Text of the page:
Step 6: Find the customer with that problem who can afford your solution.
At the lowest price, you'll attract DIY (do-it-yourself) customers and dreamers who want to save money and do everything themselves. They often are not ready to buy or don't have much of a budget.
As you raise the price, you start attracting customers who prefer to pay for a solution. They will happily spend extra money in order to have someone else solve their problem faster and better than they could on their own.
My first course attracted the wrong type of people, and I didn't yet understand the power of picking your customer at the time. About 10 percent to 15 percent of the customers were desperate or needy. Almost no one was ready to take action.
These were people basically hoping for a miracle; something that would rescue them from their job at Walmart. I'd get calls like, "Hey Russ! I'm running low on rent this month. I like your program, but I'm going to have to ask for a refund," or "I got in a fender bender, and I need a refund."
When I started increasing my price, the customers I attracted changed overnight.
They valued the information more, took more action, were happier with the program, and didn't ask for refunds.
Each time I increased the price, this became even more true.
Today, I'm very intentional about whom I target. I don't even allow people without a track record to join my program. My sweet spot is clients who already have traction and want to multiply their profit.
Step 7: Build your sales funnel around the problem and the customer.
Once you've streamlined your offer at the exact price you want and identified your new target customer, it's time to update your sales funnel. I share my exact sales funnel in this article.
When you present the price to potential customers, they should think that the price is worth it! If you're getting push back on the price because they don't think it's worth it, then you know you have a problem with the marketing.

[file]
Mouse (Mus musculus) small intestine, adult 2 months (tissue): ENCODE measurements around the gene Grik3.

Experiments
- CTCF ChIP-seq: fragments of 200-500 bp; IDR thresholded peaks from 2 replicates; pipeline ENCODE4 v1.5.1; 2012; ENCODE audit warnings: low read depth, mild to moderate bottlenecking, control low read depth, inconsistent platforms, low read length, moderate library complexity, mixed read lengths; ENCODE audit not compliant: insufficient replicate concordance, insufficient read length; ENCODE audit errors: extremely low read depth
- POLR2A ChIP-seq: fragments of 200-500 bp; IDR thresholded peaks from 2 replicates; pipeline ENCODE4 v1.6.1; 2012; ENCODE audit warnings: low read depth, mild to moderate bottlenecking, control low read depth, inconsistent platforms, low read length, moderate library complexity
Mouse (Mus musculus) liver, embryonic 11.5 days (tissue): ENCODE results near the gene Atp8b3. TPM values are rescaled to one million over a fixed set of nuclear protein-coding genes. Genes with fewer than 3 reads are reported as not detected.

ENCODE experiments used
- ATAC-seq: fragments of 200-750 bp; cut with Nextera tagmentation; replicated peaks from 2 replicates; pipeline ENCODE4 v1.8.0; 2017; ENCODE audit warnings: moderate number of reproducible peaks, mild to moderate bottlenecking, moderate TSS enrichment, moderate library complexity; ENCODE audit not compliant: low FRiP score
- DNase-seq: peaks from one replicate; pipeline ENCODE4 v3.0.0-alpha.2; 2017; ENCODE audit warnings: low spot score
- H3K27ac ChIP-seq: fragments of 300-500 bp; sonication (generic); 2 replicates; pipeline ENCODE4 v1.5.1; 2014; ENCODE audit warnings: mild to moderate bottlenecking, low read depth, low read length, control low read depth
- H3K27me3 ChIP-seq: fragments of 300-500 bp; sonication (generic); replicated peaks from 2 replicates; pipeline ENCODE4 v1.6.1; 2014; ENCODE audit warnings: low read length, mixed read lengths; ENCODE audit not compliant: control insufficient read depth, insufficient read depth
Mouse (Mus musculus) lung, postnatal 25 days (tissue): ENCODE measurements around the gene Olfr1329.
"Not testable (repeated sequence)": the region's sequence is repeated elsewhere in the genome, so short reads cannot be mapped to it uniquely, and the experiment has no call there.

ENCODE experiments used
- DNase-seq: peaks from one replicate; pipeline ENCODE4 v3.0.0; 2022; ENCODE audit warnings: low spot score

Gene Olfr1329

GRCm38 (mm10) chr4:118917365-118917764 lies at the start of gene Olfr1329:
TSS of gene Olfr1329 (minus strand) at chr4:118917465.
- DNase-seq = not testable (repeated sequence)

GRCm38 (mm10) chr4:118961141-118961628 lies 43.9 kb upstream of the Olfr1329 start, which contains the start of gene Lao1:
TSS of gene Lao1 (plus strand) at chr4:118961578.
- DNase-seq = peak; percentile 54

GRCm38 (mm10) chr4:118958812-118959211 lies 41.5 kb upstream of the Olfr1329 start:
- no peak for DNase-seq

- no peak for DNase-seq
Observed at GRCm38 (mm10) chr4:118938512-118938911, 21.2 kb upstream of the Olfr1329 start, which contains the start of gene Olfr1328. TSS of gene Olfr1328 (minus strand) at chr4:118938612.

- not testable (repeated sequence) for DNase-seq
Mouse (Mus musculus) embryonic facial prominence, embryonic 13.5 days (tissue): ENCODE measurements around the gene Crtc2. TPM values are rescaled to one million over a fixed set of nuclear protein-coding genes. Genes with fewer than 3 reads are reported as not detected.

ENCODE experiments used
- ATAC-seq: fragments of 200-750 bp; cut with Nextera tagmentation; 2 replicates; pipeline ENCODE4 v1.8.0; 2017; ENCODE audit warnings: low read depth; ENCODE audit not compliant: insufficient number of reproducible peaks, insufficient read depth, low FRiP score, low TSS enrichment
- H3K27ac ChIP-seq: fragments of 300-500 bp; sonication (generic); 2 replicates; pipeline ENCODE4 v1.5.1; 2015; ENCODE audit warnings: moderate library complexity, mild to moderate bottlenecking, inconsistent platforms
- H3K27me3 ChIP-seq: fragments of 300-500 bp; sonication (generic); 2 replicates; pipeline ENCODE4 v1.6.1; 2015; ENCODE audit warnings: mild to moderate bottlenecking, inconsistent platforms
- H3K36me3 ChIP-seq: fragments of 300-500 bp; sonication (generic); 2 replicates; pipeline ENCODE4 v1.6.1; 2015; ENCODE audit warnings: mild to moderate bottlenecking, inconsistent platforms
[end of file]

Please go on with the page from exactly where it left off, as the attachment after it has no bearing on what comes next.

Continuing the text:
The issue is that your potential customers aren't making a strong enough connection between their BIG problem and you (or your product or service) being the solution that makes their problem go away.
At the end of the day, the decision they're really making isn't whether or not to buy the product. It's whether or not they want to solve the problem, and whether they believe you can accomplish that. If the problem is truly painful, then it should be worth the price.
A Simple Way to Get Started
When I switched from video courses to group coaching, I made a stupid mistake. I stopped selling my video course completely and went 100 percent into group coaching. Scaling the model ended up being harder than I expected, and I nearly went under, because I spent $61,423-plus trying to make the new model work while only bringing in $30,236.
Don't make the same mistake I did.
When you make significant changes to your price, service, and marketing, don't assume everything will work perfectly. It often takes weeks or months of tweaking to get everything running smoothly.
Don't kill your bread and butter.
Here's what I recommend:
Not everyone will come with you. Expect that.
But you should have enough money from new customers that you feel comfortable losing old customers who don't go along with the price increase.
Life is too short to work seven days a week building a business that only partially solves a customer's problem. Follow the steps in this article to build a massively profitable business that transforms people's lives:
The 15 Coolest Products of 2015
1. List all of the problems your service solves.
2. Identify which of the problems are most painful.
3. Figure out which ones you can 100 percent solve.
4. Figure out which ones are most profitable to solve.
5. Narrow down to one solution and one problem.
6. Find the customer with that problem who can afford your solution.
7. Build your sales funnel around the problem and the customer.